Friday, September 25, 2009

How I Got My Numbers

In my last post, I suggested that health care reform as it stands now offers us a choice between paying 12.5% or 4.5% of our income for health insurance. The larger figure assumes that the Baucus bill or some close variant of it passes and every American whose employer does not offer medical insurance is required to pay it on the open market. The smaller figure assumes that somehow Congress finds the will to create a single-payer system similar to Medicare.

I have to admit that I haven't actually seen the case put this way before. Here's how I arrived at those two numbers:

The Baucus bill widely assumes that most Americans now buying health insurance on the open market are paying about 12.5% of their income and that it is reasonable to expect them to continue to do so. It offers some kind of Federal tax subsidy for people who can't afford that: I'm not very clear on the details.

According to Representative Anthony Weiner of New York, Medicare currently spends 4% of the money it collects on overhead and administrative costs. Private insurance companies, on the other hand, spend about 30%. So I figure that if we can collect 4.5% of everyone's salary or wage and if we require a matching contribution from employers then we'd have a pool equal to 9% of the nation's payroll and we should be able to insure everyone.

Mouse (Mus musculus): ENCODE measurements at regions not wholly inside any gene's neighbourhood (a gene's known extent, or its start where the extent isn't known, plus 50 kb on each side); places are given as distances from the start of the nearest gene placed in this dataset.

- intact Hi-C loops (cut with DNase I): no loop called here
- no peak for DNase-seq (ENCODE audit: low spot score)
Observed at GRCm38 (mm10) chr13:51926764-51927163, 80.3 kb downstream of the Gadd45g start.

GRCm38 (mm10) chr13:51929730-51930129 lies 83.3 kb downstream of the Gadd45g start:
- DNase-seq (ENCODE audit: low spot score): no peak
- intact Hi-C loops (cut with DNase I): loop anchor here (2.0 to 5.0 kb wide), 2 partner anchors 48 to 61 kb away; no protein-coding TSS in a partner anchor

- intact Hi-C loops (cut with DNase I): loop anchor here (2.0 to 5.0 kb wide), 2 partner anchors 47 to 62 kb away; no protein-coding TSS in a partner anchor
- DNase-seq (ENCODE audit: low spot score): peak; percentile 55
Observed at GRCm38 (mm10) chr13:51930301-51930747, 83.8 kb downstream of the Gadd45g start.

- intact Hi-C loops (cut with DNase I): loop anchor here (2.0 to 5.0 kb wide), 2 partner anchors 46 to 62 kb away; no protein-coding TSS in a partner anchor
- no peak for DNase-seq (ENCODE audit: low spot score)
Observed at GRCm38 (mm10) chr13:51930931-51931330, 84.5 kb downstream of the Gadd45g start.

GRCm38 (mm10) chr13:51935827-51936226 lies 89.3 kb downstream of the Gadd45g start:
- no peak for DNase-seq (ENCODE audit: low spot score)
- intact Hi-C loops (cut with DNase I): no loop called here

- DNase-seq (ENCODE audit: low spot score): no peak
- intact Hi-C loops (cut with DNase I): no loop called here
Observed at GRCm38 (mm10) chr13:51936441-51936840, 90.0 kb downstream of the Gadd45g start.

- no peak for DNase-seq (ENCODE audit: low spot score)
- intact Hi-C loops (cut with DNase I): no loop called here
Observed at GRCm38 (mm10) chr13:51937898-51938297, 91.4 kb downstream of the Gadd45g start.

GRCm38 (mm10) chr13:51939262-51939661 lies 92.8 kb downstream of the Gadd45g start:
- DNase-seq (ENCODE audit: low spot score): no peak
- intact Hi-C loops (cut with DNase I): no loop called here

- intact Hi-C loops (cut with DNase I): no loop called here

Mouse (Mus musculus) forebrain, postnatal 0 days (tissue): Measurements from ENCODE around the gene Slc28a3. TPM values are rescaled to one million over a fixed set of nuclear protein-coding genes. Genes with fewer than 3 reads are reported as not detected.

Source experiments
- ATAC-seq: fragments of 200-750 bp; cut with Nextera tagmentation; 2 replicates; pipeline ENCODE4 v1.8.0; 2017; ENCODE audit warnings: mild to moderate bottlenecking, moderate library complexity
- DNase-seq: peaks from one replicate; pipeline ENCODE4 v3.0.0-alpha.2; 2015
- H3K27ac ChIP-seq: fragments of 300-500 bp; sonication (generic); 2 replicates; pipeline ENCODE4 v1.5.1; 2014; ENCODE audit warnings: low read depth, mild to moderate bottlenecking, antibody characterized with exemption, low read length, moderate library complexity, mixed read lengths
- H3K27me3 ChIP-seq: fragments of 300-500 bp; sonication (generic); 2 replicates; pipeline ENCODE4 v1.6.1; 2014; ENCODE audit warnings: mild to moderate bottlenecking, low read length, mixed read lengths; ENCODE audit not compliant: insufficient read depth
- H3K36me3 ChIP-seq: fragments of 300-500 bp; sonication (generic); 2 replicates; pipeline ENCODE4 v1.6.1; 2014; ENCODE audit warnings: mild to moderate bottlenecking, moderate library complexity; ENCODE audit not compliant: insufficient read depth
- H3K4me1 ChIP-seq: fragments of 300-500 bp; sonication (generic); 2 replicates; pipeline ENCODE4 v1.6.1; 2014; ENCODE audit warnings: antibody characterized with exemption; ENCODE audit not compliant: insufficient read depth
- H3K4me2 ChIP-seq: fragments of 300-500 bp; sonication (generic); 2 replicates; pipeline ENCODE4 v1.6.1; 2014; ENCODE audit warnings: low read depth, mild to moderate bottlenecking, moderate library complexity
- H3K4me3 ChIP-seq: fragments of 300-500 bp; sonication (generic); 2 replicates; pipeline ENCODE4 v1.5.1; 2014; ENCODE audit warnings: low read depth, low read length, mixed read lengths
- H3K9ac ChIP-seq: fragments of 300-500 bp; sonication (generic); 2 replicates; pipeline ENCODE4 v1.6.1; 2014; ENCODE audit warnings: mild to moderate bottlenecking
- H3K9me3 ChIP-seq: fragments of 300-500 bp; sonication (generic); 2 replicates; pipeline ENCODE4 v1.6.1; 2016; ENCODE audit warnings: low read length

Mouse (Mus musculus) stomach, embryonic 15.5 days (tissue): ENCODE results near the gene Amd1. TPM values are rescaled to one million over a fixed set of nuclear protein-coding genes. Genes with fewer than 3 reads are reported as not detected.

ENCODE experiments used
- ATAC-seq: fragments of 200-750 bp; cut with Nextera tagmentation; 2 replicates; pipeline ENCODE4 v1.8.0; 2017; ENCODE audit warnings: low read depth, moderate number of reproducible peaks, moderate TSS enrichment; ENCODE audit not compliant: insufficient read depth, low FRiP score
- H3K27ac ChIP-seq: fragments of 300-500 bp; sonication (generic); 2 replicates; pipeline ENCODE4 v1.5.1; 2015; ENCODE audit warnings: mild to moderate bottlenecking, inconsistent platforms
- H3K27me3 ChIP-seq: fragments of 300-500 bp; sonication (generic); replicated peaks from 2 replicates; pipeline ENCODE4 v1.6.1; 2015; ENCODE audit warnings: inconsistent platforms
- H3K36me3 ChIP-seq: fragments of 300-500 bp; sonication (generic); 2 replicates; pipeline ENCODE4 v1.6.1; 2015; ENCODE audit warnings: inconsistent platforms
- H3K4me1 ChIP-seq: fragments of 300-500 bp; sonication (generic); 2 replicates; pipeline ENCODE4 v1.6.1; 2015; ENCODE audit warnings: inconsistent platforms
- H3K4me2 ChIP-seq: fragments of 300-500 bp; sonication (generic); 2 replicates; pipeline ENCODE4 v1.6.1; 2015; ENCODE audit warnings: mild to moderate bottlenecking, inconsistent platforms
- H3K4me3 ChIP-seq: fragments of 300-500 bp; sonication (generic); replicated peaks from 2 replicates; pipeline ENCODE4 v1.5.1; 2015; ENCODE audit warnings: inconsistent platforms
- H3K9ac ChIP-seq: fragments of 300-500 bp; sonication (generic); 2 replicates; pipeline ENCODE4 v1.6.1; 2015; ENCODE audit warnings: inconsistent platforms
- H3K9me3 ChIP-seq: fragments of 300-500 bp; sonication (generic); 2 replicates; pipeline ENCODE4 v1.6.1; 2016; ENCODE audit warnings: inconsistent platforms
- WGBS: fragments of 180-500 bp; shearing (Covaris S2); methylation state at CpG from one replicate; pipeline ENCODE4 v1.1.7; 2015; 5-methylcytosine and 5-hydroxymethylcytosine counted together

Actually, I don't know how much money that would generate or if it would be enough to actually insure everyone. But my figures seem reasonable.

Thursday, September 24, 2009

A Simple Choice

When it comes to health care reform, doing nothing is not an option. And it looks like everyone is going to have to buy some kind of medical insurance. The only question is, how much are we going to have to pay?

The choices seem pretty stark:

Would you rather pay 12.5% of your income for health insurance or 4.5%?

If you'd rather pay 12.5%, then you must be for the Baucus plan. The good news about this plan is that it won't increase the federal deficit for the first ten years of its implementation and will actually decrease the deficit for the next ten years. The bad news is that 12.5% only covers the cost of insurance; it doesn't include your deductibles or co-pays. Have a bad year? You might end up paying 25% of your salary. But don't worry: your federal taxes won't go up.